# Calculating Correlation

## Calculating Correlation

**Understanding Correlation**

**Correlation**is a statistical measure that indicates the extent to which two or more variables fluctuate together.- A
**positive correlation**means that as one variable increases, the other also increases; and as one decreases the other also decreases. - A
**negative correlation**represents the opposite; when one variable increases, the other decreases. - Correlation coefficients range from -1 to 1. A value of +/- 1 indicates a perfect degree of
**linear association**between two variables.

**Calculating the Correlation Coefficient**

- The correlation coefficient, often denoted by
**r**, is a measure that determines the degree to which two variables’ movements are associated. - It is calculated using the
**Pearson Product-Moment Correlation formula**. - A correlation coefficient near to +1 or -1 shows a strong correlation, while a correlation coefficient near to 0 shows a weak correlation.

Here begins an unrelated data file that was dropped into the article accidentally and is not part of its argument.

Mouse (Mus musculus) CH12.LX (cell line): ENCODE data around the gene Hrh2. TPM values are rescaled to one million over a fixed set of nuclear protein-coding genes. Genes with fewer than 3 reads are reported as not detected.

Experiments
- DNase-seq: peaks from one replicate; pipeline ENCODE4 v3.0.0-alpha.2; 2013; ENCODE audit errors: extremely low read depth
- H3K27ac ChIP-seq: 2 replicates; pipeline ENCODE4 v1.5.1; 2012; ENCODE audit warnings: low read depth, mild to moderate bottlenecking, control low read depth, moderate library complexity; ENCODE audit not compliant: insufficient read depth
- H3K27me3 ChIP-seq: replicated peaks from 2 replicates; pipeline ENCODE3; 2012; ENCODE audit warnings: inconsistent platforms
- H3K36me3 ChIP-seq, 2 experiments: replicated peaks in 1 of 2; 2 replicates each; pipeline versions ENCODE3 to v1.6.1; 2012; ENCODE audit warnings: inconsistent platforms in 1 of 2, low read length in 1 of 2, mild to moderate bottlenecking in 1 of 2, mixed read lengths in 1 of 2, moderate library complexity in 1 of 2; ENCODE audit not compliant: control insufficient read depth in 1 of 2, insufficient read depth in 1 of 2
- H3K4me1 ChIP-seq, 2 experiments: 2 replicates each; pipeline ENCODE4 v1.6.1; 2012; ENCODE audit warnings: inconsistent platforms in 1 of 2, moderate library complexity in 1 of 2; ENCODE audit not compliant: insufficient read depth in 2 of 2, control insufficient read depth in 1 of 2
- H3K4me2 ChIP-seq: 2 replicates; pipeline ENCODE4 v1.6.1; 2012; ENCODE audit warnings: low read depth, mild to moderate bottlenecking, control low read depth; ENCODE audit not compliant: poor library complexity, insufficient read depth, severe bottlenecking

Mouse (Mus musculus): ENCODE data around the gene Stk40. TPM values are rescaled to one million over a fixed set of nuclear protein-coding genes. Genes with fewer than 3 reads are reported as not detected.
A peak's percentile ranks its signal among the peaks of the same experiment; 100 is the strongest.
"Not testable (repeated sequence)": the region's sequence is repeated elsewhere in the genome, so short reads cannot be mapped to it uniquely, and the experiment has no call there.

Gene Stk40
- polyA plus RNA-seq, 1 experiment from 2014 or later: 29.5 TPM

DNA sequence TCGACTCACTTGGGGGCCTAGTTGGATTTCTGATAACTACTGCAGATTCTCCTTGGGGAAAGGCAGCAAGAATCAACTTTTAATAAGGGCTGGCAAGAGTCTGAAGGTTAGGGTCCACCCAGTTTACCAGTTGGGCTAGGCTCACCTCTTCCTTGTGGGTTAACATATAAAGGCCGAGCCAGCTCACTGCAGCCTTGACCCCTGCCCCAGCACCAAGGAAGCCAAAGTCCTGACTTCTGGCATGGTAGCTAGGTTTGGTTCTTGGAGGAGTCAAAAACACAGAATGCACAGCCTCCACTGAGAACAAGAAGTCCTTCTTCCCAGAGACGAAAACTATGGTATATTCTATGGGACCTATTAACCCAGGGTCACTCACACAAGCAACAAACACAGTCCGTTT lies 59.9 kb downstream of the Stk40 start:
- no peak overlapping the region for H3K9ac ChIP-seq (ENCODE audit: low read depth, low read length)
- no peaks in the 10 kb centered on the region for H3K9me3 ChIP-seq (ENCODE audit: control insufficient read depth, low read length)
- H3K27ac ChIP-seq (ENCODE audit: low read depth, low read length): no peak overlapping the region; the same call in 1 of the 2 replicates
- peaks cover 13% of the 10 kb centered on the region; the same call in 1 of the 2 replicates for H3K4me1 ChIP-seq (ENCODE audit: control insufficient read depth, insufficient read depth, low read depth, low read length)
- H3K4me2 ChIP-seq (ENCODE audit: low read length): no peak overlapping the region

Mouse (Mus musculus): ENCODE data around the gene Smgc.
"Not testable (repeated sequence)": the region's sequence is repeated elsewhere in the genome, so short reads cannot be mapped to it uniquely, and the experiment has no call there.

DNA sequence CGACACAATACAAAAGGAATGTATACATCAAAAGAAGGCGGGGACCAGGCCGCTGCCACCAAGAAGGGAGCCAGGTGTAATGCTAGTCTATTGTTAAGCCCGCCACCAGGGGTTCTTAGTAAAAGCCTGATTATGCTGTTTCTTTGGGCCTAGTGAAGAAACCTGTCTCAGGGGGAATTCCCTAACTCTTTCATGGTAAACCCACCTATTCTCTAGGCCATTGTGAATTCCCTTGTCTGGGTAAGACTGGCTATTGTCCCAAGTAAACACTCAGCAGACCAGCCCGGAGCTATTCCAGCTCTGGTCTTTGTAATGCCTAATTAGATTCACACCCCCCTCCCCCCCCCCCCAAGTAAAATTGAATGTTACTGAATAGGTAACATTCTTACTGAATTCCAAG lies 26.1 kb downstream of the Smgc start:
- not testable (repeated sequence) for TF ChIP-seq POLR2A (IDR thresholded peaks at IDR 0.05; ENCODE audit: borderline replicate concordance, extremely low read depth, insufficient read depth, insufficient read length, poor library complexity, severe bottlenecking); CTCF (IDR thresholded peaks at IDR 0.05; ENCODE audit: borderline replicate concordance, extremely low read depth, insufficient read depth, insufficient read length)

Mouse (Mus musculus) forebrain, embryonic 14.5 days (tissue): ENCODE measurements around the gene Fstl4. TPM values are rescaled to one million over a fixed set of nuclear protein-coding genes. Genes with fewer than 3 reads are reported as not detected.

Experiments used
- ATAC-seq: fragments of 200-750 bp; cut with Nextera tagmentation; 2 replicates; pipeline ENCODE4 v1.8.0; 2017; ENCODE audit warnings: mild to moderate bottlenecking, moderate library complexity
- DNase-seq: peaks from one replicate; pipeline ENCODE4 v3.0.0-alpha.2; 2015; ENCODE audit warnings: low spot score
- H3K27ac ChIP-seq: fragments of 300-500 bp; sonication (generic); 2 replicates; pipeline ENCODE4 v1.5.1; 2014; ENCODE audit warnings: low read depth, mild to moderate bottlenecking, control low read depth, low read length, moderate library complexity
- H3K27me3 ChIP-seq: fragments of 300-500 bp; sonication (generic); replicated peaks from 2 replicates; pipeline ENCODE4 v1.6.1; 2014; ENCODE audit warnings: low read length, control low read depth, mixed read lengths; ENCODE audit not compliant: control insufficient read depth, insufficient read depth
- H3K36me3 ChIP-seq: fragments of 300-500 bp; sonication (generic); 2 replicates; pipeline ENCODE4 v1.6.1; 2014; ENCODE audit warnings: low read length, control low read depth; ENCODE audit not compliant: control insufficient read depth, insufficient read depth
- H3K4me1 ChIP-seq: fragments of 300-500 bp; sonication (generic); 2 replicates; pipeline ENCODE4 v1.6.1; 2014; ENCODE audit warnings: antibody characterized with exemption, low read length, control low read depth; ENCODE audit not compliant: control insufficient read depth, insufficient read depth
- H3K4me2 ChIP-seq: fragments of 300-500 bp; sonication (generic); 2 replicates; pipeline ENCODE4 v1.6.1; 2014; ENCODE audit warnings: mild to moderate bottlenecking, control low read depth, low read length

- To calculate the correlation coefficient, first calculate the covariance of the two variables, then divide by the product of their standard deviations.

**Interpreting Correlation Coefficients**

- A correlation coefficient
**between 0 and 0.3 (or 0 and -0.3)**shows a weak correlation. - A correlation coefficient
**between 0.3 and 0.7 (-0.3 and -0.7)**shows a moderate correlation. - A correlation coefficient
**between 0.7 and 1.0 (-0.7 and -1.0)**shows a strong correlation.

**Properties of the Correlation Coefficient**

- The correlation coefficient is
**symmetric**, meaning correlation from X to Y is the same as correlation from Y to X. - The correlation coefficient has the
**unitless**property, which allows you to compare correlation coefficients across different pairs of variables. - The
**sign (+/-)**of the correlation coefficient represents the direction of the relationship between two variables. - Correlation does not imply causation. A high correlation between two variables X and Y does not mean that changes in X cause changes in Y (and vice versa).

**Spearman’s Rank Correlation Coefficient**

- When the normal Pearson Product-Moment Correlation might not reflect the true relationship between two variables, we can use the
**Spearman’s rank correlation coefficient**. - It is used when the relationship between the variables is
**nonlinear**or when the variables are both ranked. - This rank version of correlation coefficient is calculated the same way as the standard correlation coefficient, but with ranked values.